The use of diploma mills to obtain fraudulent degrees is a widespread and growing problem. Along with using Verification Services to confirm academic credentials, you should read the following information to learn how you can determine if an educational institution is actually a diploma mill.
> What is a degree or diploma mill?
A degree or diploma mill is an entity that sells fraudulent educational credentials, such as diplomas and/or transcripts, without requiring any or an appropriate amount of the work typically required for such academic achievement.
> Why are diploma mills problematic?
Diploma mills are a form of academic fraud. Academic fraud devalues college degrees by making them available for purchase without academic work and robs honest graduates of jobs. Organizations that unknowingly hire employees with fraudulent degrees can face serious consequences from lost revenue to public embarrassment and even lawsuits. Furthermore, academic fraud can damage the hard-earned reputations of legitimate institutions.
> How can I tell whether an institution is a diploma mill?
- Offer degrees that can be earned in an unusually short time (e.g., a bachelor’s degree in a few months)
- List accreditations not recognized by reputable organizations
- Place an unusually strong emphasis on earning credit for life or real-world experience
- Charge tuition on a per degree basis as opposed to by credit hour, course, or semester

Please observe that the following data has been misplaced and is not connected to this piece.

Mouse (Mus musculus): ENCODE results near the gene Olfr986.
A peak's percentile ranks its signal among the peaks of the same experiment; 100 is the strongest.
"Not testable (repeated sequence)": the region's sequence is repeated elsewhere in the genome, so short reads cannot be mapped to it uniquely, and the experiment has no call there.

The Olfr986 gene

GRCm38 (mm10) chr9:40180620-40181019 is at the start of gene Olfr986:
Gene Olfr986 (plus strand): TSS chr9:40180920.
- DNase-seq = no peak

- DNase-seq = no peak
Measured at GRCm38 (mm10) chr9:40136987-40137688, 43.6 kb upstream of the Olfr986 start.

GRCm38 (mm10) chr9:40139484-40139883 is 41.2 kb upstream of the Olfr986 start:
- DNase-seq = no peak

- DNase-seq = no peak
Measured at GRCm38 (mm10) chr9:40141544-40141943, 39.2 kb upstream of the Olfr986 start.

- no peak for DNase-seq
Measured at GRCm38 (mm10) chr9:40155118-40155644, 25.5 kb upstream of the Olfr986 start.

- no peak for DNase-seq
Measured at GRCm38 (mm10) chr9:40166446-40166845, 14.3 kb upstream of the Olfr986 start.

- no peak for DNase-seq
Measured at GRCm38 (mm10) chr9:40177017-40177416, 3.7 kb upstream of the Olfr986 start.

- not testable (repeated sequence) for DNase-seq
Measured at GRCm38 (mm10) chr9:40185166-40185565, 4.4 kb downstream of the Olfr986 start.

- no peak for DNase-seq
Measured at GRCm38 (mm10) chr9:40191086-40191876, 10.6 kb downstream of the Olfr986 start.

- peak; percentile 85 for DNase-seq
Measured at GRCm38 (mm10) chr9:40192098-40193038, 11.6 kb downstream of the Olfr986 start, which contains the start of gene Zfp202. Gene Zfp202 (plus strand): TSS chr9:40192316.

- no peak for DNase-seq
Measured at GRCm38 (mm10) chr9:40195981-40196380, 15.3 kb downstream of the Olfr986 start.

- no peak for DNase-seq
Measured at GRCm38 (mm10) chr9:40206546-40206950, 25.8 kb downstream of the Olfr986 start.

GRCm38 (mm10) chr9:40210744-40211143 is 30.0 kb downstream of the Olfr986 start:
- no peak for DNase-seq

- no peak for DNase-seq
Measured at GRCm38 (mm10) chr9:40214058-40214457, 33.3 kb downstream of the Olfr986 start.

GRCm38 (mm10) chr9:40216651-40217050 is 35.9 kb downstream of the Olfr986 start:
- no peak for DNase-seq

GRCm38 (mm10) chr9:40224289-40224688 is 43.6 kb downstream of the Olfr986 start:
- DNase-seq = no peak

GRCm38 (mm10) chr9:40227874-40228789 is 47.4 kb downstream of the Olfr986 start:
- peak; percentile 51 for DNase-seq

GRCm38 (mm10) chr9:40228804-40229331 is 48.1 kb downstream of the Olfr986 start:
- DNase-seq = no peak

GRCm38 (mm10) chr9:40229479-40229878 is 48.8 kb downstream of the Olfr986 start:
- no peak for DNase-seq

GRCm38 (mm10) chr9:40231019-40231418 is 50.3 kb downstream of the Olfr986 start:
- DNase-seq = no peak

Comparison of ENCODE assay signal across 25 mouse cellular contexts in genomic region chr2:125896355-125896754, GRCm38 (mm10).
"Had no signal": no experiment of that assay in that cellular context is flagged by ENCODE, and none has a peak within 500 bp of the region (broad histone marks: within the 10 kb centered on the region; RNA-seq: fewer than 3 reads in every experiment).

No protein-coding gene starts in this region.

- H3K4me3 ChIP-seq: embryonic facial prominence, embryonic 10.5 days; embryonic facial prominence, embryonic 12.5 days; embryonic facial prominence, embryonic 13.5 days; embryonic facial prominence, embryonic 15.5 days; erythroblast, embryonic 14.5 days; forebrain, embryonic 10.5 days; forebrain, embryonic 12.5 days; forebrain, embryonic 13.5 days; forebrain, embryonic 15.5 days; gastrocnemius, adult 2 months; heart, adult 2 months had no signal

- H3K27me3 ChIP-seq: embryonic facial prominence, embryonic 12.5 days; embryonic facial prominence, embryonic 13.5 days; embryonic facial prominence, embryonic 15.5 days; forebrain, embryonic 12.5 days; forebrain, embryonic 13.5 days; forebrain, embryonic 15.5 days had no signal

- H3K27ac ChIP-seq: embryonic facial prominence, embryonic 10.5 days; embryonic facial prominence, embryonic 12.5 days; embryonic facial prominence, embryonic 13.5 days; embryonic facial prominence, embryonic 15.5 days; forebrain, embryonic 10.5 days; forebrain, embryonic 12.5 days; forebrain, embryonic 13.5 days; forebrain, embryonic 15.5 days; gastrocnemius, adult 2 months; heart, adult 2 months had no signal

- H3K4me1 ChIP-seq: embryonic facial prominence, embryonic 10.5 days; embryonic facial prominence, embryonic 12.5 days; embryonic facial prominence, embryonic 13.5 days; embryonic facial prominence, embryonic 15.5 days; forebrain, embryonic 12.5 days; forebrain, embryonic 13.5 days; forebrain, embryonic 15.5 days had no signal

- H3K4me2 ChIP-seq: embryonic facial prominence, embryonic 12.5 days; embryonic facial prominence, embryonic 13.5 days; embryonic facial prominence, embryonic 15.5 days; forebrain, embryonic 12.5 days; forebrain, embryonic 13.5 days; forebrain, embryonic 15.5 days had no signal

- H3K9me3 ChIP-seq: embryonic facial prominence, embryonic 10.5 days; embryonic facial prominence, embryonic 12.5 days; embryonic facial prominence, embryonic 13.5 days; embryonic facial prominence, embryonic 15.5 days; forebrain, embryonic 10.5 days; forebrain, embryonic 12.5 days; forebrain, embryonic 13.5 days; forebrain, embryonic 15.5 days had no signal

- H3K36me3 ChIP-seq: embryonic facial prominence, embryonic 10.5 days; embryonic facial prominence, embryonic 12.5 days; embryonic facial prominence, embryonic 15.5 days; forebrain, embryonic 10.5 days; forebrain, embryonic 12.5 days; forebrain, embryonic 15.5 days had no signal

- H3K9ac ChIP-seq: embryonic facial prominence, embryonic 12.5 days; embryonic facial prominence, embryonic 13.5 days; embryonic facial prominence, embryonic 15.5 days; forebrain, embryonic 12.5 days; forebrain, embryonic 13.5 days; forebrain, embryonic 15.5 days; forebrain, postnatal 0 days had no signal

- Offer discounts for enrolling in multiple programs
- Require little or no admission criteria (such as academic record) other than a valid credit card
- Use names deceptively similar to legitimate, and often prestigious, educational institutions
- Use box numbers or suite addresses instead of physical addresses
> Does the Clearinghouse work with diploma mills?
No. The Clearinghouse only works with Title IV accredited institutions.
> What is a Title IV accredited institution?
“Title IV” refers to a section of the U.S. Higher Education Act of 1965, which outlines the eligibility requirements for participation in federal student financial aid programs.
A Title IV institution has been accredited by a recognized accrediting agency. The U.S. Department of Education (ED) recognizes select accrediting agencies as reliable authorities based on the quality of education or training offered by the institutions or programs they accredit.
You can search ED’s database of Title IV accredited institutions to view a school’s list of accreditations and their school code, as assigned by the department.
> Where can I find more information on diploma mills?
For more information on diploma mills, please visit the following pages:
- U.S. Department of Education
- Nationally Recognized Accrediting Agencies
- College Navigator
- Council for Higher Education Accreditation